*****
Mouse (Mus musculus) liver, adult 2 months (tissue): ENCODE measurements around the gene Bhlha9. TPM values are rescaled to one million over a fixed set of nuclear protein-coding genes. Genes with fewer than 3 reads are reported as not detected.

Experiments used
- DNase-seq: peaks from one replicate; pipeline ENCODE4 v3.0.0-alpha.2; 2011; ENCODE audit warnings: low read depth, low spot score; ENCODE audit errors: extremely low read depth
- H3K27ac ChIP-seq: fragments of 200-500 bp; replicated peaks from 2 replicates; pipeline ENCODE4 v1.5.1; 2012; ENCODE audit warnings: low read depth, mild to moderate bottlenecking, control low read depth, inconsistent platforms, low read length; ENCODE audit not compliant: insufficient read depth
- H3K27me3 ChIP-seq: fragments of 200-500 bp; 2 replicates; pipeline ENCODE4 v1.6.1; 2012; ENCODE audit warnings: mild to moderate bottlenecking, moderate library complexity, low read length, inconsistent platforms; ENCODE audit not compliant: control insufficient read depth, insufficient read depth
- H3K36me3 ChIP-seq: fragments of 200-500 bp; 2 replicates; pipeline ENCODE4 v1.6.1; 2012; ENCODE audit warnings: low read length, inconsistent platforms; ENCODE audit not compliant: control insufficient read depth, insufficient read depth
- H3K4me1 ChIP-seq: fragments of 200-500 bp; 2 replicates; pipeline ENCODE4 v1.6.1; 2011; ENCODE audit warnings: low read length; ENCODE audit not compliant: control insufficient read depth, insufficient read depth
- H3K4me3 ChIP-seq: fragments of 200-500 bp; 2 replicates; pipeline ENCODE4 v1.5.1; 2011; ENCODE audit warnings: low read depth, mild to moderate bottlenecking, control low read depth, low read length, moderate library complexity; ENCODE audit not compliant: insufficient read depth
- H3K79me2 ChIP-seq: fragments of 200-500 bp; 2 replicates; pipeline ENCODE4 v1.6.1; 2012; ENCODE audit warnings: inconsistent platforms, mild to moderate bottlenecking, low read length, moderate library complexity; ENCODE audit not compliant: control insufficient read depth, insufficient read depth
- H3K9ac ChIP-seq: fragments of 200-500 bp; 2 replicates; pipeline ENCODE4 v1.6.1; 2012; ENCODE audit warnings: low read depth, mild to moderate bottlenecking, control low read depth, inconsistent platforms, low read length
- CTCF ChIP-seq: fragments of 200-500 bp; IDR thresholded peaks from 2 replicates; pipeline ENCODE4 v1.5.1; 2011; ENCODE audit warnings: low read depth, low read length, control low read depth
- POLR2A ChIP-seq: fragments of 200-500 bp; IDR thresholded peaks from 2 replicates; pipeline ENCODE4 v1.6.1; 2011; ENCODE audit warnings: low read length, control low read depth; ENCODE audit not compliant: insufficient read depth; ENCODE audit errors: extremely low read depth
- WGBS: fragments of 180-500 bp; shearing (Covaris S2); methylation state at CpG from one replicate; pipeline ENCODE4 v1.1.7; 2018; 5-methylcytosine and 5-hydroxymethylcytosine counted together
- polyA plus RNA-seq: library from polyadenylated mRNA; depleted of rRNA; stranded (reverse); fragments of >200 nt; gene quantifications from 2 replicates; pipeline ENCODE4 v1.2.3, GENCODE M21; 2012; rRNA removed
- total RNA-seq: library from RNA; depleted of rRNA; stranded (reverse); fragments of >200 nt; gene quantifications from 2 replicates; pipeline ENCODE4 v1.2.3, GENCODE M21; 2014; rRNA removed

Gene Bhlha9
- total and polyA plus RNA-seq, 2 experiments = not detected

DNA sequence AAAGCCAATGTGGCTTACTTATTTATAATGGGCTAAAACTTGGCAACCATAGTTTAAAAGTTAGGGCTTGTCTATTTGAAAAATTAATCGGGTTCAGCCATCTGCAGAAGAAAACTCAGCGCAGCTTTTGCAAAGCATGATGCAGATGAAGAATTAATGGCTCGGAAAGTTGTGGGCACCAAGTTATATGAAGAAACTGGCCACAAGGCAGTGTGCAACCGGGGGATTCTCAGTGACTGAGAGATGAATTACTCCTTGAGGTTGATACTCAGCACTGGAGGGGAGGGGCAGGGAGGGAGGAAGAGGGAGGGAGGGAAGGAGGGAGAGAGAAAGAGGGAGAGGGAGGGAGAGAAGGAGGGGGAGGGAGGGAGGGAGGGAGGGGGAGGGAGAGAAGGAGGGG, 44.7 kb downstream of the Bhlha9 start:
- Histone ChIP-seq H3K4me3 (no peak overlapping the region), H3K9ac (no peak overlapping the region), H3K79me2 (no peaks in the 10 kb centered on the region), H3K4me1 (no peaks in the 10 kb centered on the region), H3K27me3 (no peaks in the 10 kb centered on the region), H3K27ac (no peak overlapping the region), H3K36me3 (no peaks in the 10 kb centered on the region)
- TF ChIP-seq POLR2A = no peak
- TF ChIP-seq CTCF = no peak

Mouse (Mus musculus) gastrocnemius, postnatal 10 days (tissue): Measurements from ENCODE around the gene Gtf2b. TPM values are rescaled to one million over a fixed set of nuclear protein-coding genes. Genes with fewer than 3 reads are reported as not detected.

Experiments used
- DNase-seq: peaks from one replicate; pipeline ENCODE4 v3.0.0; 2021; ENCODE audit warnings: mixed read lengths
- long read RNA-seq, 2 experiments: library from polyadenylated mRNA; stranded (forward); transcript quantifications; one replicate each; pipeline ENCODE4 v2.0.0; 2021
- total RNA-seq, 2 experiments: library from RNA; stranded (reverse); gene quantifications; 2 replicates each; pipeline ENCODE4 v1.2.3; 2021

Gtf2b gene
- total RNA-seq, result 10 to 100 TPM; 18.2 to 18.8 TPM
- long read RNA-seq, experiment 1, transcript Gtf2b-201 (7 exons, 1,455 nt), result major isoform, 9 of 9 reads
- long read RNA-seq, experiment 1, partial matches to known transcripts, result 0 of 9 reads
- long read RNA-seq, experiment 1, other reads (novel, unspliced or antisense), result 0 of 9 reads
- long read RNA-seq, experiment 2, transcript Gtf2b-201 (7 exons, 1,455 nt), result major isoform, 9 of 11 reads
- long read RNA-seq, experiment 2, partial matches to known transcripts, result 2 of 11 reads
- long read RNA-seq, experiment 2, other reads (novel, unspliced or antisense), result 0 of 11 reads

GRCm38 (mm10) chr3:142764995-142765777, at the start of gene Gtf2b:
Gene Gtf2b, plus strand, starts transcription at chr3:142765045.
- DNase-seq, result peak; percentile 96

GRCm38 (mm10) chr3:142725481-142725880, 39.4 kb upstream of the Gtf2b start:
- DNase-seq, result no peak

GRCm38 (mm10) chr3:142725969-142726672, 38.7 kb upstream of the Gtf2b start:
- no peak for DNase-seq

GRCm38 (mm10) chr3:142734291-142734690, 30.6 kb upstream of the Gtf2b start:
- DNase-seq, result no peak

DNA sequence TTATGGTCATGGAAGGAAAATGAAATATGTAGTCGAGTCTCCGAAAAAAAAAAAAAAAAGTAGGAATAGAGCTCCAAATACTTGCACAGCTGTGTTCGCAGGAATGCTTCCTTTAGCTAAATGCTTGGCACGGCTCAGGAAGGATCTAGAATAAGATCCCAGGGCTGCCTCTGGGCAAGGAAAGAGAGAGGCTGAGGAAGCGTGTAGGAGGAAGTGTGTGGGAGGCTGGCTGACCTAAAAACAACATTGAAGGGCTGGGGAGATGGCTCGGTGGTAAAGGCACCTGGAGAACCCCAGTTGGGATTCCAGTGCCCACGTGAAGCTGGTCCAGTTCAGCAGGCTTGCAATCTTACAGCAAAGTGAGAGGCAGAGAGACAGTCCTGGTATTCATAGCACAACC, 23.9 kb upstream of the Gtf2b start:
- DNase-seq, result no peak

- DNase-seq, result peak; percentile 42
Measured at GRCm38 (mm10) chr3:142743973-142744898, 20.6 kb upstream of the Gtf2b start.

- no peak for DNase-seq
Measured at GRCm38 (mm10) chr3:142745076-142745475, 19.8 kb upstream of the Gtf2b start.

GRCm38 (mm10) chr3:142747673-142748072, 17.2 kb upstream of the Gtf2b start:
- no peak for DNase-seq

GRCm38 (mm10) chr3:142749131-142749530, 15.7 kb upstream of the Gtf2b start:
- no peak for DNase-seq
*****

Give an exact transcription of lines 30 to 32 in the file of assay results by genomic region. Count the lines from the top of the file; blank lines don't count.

- long read RNA-seq, experiment 1, partial matches to known transcripts, result 0 of 9 reads
- long read RNA-seq, experiment 1, other reads (novel, unspliced or antisense), result 0 of 9 reads
- long read RNA-seq, experiment 2, transcript Gtf2b-201 (7 exons, 1,455 nt), result major isoform, 9 of 11 reads